post by Jenn Layton Annable (2020 cohort)
As an autistic PhD student, the benefits and opportunities gained at Postgraduate Summer Schools are of course the same for me as everyone else. As an autistic person though, the travel, overwhelming venues and intense social interaction can make attendance often challenging and sometimes impossible. The chance to participate in the two-day online ‘Fundamentals of Qualitative Research’, part of the wider 20th Annual Qualitative Research Summer Intensive, which was delivered digitally was a chance to attend a summer school avoiding the associated difficulties I have because of my neurodivergence.
The classes were led by Johnny Saldana across both days; a highly experienced qualitative methods researcher and author, with content adapted from his book ‘Qualitative Research Analyzing Life. Prior to registering for the summer intensive class, I discussed the course with my supervision team, sharing its outcomes along with the background and professional experience of Johnny. Specific points of connection to my own work were Johnny’s focus on arts-based methods, an area of research which had emerged as relevant to my academic disciplines, positionality and aspirations.
The fundamentals class was advertised as being suitable for beginners, to gain a wider understanding of qualitative methods, as well as a refresher for more experienced academics who also wanted to develop skills and experience in teaching qualitative enquiry in the context of their practice. These different aspects of the course and its convener made it applicable to my current PhD research stage. As I am writing my year one progression review document, I am required to complete a methods and methodology statement. Despite engaging with different texts, I felt I lacked confidence and knowledge in this area because I had yet not been able to find a taught course relevant to what I was interested in. The fundamentals course offered the chance to evaluate the conclusions I had reached about which methods I hoped to use, learn more about how to develop a research study design that included them and justify the choices I had made, or not, in my progression review.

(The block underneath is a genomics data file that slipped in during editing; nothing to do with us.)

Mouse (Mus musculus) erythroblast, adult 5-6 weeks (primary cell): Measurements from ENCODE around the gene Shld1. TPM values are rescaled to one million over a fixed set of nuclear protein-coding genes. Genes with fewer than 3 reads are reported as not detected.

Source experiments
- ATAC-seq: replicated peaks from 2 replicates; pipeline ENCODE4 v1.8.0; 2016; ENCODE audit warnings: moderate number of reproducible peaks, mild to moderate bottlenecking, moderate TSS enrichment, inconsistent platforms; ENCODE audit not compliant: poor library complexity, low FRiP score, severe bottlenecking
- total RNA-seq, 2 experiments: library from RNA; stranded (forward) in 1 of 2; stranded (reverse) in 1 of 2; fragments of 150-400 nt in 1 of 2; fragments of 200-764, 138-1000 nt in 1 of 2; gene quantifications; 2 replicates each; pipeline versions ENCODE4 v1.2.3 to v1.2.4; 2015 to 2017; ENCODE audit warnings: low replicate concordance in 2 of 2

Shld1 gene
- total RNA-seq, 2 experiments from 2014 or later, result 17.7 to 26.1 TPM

Having started my PhD journey six months into the pandemic I have engaged with numerous and varied platforms, formats and degrees of success in the delivery of study materials. One of my earliest memories within the Horizon CDT lockdown offering was that of a teams call where the sound simply would not be made to work, despite a number of experienced computer science professors in attendance. Since then there has been a running CDT joke of how many computer scientists it takes to make a video conference work. At the time the answer was more than we had available.
The content, technical and personal delivery of the fundamentals course was flawless. Johnny used a mix of slides and verbal delivery supplemented with short video and sound bytes from popular films and television series. The latter inclusion was especially welcomed, breaking up what might have been, at times, dry study matter with humour and wit, as well as making the learning accessible via its presentation through popular culture characters and plots. Johnny was supported by a number of participant facilitators who organised breakout rooms, read data examples and prompted questions and comments that appeared in the chat function. This avoided breaking the flow of the course and ensured excellent timekeeping. Anyone considering a digitally delivered course would do well to research the provider and their experience in digital conferences and study. It is very easy, with the whole internet available on a second tab to become distracted whilst learning remotely. I am pleased to say this was not something I struggled with; a testimony to the smooth delivery and technical capabilities of the support and administration teams as much as Johnny’s obvious expertise in and enjoyment of qualitative research.